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Analyse the methods used to make the opening battle sequence of “Saving Private Ryan” both shocking and realistic and say how effective you find it as an introduction to the film

Five times Academy Award winner, “Saving Private Ryan” shows the adventures of eight men risking their lives against impossible odds. Director, Steven Spielberg captures the true essence of war behind enemy lines through the eyes of Captain Miller, played by Tom Hanks. Not only depicting the harsh brutality of war, but also showing deaths personified. This unconventional account of the Second World War shows the cruel reality of fighting for your country that has turned this Oscar winning film into a timeless classic.

A conventional war film would show the heroic saviours single-handedly winning the war; the good guys win and the bad guys always lose. Except in this film, it shows that both sides are neither good nor evil. They do not fall into those categories. Each side have a deserter or a coward and a merciless killer. It shows us what we tend to forget about war – the enemy, if that is what they truly are, are people too.

The film opens onto a close-up of the American flag fluttering in the wind with a bright blue sky behind. Then you watch as an elderly man walks along a path in what seems to be a park. He is followed closely behind by a mixture of children and adults, each with a concerned expression. The man continues to walk, and then abruptly turns left to gaze forward. As the camera zooms in on his face, we notice the calm sea in the background. It then shows equal mid shots of a French flag and an American flag fluttering in the breeze. Then you see a mid shot of hundreds upon hundreds of graves. The camera follows him as he walks towards something only he can see from a low angle. As it follows him, the camera is obscured by graves shown out of focus; blocking the view repeatedly, but still showing the rows upon rows of graves. Then it zooms in, as the man runs to kneel at a grave. Tears fill his eyes as the camera does an extreme close-up of his face, with the camera just glimpsing his family running in close behind. For this entire scene, bright colours are used and it is quite modern.

Throughout most of the scene inspirational military music is used, with a marching drumbeat, played forte. You can hear birds singing in the background, which gives an impression of calm or even new life, which makes the entire scene contradictory and sad. The fact that you could have something as beautiful as birdsong in a place that is filled with something as dark as death shows a dramatic confliction of themes. The waves in the background join the rhythm of the man as he walks along, giving a military style of marching, tying in with the drums. The only other sounds are as the man sobs quietly by the grave. The graves in the picture seem to go on forever, in straight rows; as though they are infinite. The uniform rows give the essence of formality and embellish the military theme.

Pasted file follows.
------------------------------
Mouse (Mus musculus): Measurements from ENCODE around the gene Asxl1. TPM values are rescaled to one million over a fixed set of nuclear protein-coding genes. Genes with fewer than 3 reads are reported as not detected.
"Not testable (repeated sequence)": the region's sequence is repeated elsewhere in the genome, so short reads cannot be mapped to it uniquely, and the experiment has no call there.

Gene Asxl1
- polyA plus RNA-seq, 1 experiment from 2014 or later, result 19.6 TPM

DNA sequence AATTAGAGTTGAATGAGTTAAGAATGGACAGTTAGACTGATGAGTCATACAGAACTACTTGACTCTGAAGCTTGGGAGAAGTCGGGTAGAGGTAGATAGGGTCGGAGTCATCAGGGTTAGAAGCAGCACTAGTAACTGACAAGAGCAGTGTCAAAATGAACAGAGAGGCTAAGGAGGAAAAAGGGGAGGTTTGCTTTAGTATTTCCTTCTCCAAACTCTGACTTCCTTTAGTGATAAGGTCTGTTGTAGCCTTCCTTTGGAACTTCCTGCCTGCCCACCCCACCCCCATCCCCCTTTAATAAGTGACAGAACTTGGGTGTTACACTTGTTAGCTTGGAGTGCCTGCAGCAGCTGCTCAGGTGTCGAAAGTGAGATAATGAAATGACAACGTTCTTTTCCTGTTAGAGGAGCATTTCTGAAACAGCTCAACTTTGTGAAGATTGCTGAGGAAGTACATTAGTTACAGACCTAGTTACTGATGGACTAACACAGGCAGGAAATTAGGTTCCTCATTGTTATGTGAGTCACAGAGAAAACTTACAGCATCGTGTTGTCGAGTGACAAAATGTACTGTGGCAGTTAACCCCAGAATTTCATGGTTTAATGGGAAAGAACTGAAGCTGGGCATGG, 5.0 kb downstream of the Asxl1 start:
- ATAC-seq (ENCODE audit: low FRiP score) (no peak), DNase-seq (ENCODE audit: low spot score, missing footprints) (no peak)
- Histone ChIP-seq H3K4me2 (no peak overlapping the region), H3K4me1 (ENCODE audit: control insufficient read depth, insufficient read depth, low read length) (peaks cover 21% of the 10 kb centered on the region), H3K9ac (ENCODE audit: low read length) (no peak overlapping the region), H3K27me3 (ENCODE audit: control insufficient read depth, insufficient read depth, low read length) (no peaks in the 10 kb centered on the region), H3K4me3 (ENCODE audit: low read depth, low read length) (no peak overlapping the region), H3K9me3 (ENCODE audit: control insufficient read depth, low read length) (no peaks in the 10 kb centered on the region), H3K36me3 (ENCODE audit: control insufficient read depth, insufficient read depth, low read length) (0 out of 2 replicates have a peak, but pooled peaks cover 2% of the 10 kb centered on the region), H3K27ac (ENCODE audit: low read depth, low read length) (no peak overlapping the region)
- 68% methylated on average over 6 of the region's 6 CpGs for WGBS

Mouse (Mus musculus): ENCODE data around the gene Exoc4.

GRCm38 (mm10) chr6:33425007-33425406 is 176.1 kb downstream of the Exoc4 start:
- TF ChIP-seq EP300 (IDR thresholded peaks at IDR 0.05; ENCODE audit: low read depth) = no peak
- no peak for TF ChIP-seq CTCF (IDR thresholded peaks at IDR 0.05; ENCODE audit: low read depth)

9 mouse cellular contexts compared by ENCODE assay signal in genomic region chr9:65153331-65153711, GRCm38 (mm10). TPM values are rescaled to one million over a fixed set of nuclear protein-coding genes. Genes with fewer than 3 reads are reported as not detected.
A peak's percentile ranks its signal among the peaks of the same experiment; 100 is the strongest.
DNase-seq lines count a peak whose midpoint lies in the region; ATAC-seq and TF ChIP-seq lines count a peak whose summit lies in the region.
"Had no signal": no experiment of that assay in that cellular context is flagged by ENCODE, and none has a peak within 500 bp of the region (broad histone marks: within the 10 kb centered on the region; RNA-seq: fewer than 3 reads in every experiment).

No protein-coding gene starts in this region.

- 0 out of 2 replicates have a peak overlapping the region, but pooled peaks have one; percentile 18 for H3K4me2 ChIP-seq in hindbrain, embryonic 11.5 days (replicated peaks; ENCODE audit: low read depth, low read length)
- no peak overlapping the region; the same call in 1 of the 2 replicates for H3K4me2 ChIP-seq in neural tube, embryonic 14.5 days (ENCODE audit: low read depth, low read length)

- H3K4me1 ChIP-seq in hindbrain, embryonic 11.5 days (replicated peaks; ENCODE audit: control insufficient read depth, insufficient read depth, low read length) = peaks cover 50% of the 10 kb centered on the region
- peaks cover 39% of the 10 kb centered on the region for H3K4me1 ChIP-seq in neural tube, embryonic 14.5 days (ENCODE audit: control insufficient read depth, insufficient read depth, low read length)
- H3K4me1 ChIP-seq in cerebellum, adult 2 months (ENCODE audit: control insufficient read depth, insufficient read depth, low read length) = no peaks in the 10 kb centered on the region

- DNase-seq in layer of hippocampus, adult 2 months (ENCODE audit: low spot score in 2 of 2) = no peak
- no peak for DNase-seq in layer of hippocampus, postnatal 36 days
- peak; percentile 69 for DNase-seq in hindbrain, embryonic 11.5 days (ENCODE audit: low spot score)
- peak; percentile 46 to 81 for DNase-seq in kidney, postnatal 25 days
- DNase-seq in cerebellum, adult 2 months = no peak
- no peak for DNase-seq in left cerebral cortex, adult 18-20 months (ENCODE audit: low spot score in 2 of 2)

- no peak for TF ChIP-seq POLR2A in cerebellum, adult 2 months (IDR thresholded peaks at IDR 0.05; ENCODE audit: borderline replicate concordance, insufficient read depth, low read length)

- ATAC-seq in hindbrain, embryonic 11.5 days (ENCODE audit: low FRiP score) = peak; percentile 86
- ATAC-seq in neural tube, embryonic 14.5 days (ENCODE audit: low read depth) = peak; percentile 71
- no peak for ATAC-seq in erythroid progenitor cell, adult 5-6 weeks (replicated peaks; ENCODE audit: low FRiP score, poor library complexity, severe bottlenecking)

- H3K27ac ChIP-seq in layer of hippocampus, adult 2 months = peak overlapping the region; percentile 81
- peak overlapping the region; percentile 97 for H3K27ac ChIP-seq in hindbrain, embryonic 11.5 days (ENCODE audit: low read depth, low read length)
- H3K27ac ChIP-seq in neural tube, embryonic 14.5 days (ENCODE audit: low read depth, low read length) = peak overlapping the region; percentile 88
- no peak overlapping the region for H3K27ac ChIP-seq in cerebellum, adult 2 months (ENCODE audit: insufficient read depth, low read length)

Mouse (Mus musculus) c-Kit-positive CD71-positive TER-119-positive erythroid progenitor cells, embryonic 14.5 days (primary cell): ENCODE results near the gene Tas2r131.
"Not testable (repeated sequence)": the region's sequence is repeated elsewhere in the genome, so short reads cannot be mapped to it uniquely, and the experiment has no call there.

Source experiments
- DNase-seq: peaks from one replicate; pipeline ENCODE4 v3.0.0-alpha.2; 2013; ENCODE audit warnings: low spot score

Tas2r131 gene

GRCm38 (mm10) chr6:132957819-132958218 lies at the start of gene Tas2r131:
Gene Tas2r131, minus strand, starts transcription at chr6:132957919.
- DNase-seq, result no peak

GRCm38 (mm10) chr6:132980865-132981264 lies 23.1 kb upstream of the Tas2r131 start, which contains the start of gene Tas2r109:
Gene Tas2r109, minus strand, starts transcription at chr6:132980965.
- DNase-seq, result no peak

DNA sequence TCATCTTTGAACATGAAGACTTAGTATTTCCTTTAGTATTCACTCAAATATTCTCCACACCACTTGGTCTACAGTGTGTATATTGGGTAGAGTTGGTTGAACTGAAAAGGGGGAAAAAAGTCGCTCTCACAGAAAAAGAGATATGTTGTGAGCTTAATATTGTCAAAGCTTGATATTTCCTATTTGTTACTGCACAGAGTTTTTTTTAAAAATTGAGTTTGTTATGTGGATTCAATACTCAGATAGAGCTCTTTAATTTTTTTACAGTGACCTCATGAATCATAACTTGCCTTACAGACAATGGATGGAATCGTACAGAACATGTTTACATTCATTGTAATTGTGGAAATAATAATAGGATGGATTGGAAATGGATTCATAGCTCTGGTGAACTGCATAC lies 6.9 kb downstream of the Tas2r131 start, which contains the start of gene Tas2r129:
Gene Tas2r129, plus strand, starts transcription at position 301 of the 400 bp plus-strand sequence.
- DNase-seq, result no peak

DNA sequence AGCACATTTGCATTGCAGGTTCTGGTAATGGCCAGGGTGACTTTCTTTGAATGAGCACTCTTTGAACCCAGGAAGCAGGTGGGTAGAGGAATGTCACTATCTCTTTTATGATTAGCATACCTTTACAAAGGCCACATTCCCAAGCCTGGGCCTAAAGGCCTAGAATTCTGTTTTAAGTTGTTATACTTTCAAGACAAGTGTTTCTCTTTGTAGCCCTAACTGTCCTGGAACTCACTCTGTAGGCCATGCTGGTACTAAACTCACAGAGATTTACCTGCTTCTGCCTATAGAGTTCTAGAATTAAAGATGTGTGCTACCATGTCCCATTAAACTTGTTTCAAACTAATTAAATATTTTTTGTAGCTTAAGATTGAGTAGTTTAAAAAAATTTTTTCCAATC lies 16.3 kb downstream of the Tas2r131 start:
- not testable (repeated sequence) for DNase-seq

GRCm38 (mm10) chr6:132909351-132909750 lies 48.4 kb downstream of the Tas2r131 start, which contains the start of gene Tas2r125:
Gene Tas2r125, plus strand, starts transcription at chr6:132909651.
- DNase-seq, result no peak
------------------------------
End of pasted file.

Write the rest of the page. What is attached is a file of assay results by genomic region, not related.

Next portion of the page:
This scene then quickly moves to a rough view of boats fighting against the spray of the sea. Soldiers cower in the corners. The camera gives a mid-shot of the rough sea crashing against the boats. This is the complete opposite of the calm blue ocean shown in the previous scene. The camera then shows a tracker shot as it shows each soldier in turn. The camera is sprayed with the water as it is jolted about on the boat. Then the camera faces the door as it opens and is suddenly propelled forward out of the boat and into the sea and under the water. The person represented by the camera struggles to get out of the water. It shows others falling in the water, struggling, drowning and dying. Then we see a midshot of the battlefield with people rushing past, obscuring the view and the beach barricades block the picture. The camera then continues to show an overall view of the battle, occasionally switching to tracking and getting covered in blood or spattered with flying debris. Horrific sights meet the audience as we see soldier upon soldier fall.